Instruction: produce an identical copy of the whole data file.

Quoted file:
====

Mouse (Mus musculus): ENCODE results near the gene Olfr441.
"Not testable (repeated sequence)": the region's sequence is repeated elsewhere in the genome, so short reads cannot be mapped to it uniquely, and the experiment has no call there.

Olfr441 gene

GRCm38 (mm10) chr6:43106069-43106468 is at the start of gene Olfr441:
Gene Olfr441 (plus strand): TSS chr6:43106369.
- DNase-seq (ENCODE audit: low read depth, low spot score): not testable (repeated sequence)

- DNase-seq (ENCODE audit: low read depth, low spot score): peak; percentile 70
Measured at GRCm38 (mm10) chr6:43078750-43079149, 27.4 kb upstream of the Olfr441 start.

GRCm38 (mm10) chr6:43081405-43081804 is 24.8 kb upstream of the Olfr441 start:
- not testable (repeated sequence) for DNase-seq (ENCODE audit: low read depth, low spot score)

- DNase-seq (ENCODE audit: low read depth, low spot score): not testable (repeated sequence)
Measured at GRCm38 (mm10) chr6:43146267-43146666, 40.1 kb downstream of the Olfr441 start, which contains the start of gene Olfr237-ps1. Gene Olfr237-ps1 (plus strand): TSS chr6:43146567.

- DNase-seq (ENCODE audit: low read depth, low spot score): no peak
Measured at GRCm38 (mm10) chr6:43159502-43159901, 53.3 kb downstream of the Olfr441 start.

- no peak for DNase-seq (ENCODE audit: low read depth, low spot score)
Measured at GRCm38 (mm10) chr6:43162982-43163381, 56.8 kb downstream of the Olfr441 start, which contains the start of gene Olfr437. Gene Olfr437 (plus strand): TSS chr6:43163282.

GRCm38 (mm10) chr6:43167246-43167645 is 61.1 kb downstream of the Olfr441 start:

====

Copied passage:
Mouse (Mus musculus): ENCODE results near the gene Olfr441.
"Not testable (repeated sequence)": the region's sequence is repeated elsewhere in the genome, so short reads cannot be mapped to it uniquely, and the experiment has no call there.

Olfr441 gene

GRCm38 (mm10) chr6:43106069-43106468 is at the start of gene Olfr441:
Gene Olfr441 (plus strand): TSS chr6:43106369.
- DNase-seq (ENCODE audit: low read depth, low spot score): not testable (repeated sequence)

- DNase-seq (ENCODE audit: low read depth, low spot score): peak; percentile 70
Measured at GRCm38 (mm10) chr6:43078750-43079149, 27.4 kb upstream of the Olfr441 start.

GRCm38 (mm10) chr6:43081405-43081804 is 24.8 kb upstream of the Olfr441 start:
- not testable (repeated sequence) for DNase-seq (ENCODE audit: low read depth, low spot score)

- DNase-seq (ENCODE audit: low read depth, low spot score): not testable (repeated sequence)
Measured at GRCm38 (mm10) chr6:43146267-43146666, 40.1 kb downstream of the Olfr441 start, which contains the start of gene Olfr237-ps1. Gene Olfr237-ps1 (plus strand): TSS chr6:43146567.

- DNase-seq (ENCODE audit: low read depth, low spot score): no peak
Measured at GRCm38 (mm10) chr6:43159502-43159901, 53.3 kb downstream of the Olfr441 start.

- no peak for DNase-seq (ENCODE audit: low read depth, low spot score)
Measured at GRCm38 (mm10) chr6:43162982-43163381, 56.8 kb downstream of the Olfr441 start, which contains the start of gene Olfr437. Gene Olfr437 (plus strand): TSS chr6:43163282.

GRCm38 (mm10) chr6:43167246-43167645 is 61.1 kb downstream of the Olfr441 start: